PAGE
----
Does Ulster Still Say No? Drugs, Politics, and Propaganda in Northern Ireland

By McEvoy, Kieran; McElrath, Karen et al. | Journal of Drug Issues, Winter 1998 | Go to article overview

Does Ulster Still Say No? Drugs, Politics, and Propaganda in Northern Ireland


McEvoy, Kieran, McElrath, Karen, Higgins, Kathryn, Journal of Drug Issues


Considerable emphasis has been placed in Northern Ireland as elsewhere upon providing an estimate of the prevalence and pattern of drug misuse, yet despite the importance of this information, a less than adequate picture has emerged. In this paper, divided into three sections, we attempt to layout and explore the assemblage of factors influencing drug misuse in Northern Ireland and subsequently our knowledge of it. In the first section we endeavor to demonstrate that drug use, distribution, and policy cannot be examined in isolation from the politics and practices of the protagonists to the conflict in Northern Ireland. In the second we critically review existing data on drug misuse ranging from the various public health and law enforcement indicators through to the limited emprical research avaliable. The final section makes urgent calls for quality research in Northern Ireland that would be instrumental in influencing effective drug policy and practice.

Introduction

Drug policies often are motivated by political rather than by public health concerns. Historically, drug policies about use and availability were influenced by the concern for control over markets or trade (Adams 1972; Berridge and Edwards 1987; Partridge 1978). More recently, the relationship between drugs and politics was central to the controversy regarding U.S. Central Intelligence Agency and French secret service involvement in the heroin trade in Vietnam (McCoy et al 1972) as well as U.S. relations with General Noriega (Chambliss 1989). Similarly, scholars have argued that the latest U.S. War on Drugs serves to justify the presence of U.S. military on foreign soil in the absence of a cold war (Elias 1993). Discussions have included "state sponsored" traders in drugs (Dom and South 1990), narco-terrorism (Henze 1986), and the twin dangers of terrorism and drugs in the context of European Union integration (Clutterbuck 1990), all part of what South (1995:419) referred to as the "blurred and murky activities such as drugs, money laundering, arms dealing, and political crime".

Domestically, moral panics about drugs have been linked with political competition and, in turn, policy both in the United States (Reinarman and Levine 1989) and in Israel (Ben-Yehuda 1986). Drug policies have also been implemented in response to perceived threats of particular groups, often ethnic minorities. In the 1800s opium use among persons of Chinese descent was outlawed largely because of the concern over sexual relations between persons of Chinese descent and white Americans (Musto 1987). More recently, substantial differences in the amount of crack-cocaine and cocaine powder result in similar penalties under federal law in the United States, a policy that disproportionately affects African-Americans (Tonry 1994). Drug policies also serve to protect a particular class of people; federal treatment programs in the United States in the 1960s were implemented only after middle class youth were found to be using illicit drugs (Hanson et al. 1985).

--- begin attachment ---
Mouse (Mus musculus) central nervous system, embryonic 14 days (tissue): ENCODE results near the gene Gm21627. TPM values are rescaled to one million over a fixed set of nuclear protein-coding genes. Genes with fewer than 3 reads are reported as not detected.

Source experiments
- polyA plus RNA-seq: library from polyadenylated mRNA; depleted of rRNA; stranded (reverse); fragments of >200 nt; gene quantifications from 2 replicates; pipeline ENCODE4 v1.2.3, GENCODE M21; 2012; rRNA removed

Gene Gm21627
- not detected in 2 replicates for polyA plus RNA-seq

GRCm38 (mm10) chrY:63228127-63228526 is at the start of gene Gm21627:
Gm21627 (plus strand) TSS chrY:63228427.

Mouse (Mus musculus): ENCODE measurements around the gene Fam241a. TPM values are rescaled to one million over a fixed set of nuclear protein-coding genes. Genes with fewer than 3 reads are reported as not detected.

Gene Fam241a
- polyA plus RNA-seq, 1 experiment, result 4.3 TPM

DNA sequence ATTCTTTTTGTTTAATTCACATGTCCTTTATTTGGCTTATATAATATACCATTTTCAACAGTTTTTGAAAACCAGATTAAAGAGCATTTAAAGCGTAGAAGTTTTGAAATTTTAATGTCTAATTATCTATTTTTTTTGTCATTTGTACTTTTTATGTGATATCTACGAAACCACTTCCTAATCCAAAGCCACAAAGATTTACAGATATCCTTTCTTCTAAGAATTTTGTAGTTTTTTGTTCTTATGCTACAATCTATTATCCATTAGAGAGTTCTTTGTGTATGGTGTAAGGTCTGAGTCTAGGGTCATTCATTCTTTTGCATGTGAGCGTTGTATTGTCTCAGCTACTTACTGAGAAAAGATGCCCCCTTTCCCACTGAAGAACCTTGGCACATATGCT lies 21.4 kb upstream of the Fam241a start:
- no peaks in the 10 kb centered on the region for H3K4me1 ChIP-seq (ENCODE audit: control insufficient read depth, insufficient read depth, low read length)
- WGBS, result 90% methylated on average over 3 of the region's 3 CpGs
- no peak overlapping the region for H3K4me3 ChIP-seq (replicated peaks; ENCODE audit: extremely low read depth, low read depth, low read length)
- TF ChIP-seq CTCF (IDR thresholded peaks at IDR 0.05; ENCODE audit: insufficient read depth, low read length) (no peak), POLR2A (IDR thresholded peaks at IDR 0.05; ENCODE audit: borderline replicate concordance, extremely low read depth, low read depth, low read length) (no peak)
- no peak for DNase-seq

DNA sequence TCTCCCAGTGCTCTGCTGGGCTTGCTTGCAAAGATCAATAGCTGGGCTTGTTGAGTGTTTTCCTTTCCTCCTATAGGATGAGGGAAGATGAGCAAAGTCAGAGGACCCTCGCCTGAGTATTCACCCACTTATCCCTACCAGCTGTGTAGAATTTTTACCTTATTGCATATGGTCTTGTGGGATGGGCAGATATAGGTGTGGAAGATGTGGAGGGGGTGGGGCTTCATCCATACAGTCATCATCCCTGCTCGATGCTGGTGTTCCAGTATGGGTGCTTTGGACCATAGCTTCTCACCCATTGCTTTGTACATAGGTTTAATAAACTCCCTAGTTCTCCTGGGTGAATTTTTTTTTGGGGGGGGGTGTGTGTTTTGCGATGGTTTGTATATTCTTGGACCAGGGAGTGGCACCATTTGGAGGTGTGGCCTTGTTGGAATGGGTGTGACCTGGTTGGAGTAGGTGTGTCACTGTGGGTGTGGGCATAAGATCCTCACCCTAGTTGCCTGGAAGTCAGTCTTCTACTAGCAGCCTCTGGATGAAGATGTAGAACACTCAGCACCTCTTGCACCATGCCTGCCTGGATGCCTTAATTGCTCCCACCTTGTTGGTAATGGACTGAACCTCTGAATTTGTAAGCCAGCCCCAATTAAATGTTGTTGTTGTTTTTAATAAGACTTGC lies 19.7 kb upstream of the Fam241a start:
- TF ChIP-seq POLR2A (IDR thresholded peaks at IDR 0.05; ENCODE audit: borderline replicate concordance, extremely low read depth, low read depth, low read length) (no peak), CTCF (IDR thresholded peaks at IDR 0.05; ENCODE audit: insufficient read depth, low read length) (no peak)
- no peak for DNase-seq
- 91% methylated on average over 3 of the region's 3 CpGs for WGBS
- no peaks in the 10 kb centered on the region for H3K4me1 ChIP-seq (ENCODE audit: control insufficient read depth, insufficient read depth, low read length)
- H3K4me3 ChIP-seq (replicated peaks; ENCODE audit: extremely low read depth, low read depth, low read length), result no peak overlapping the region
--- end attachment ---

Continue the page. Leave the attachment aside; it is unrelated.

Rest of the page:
These studies have rightly become part of the literature on drug abuse. However, despite the emergence of a vast and diverse literature on the political context of illicit drugs, little has been written about drugs in the context of Europe's longest ongoing political conflict of this century, Northern Ireland.

Little work of a theoretical nature has been done on the relationship between the conflict in Northern Ireland and drugs other than the occasional article appearing in quality newspapers. The official discourse on drugs in Northern Ireland is that until the 1990s, unlike the Republic of Ireland, England, Wales, and Scotland, Northern Ireland did not have "a drugs problem."' That official discourse continues that from the 1990s onwards, and in particular during the period of the Irish Republican Army (IRA) cease-fire, a "rapidly growing drugs problem has emerged" (Northern Ireland Affairs Committee 1997:vii), largely based on the availability and use of "dance drugs," primarily Ecstasy. …

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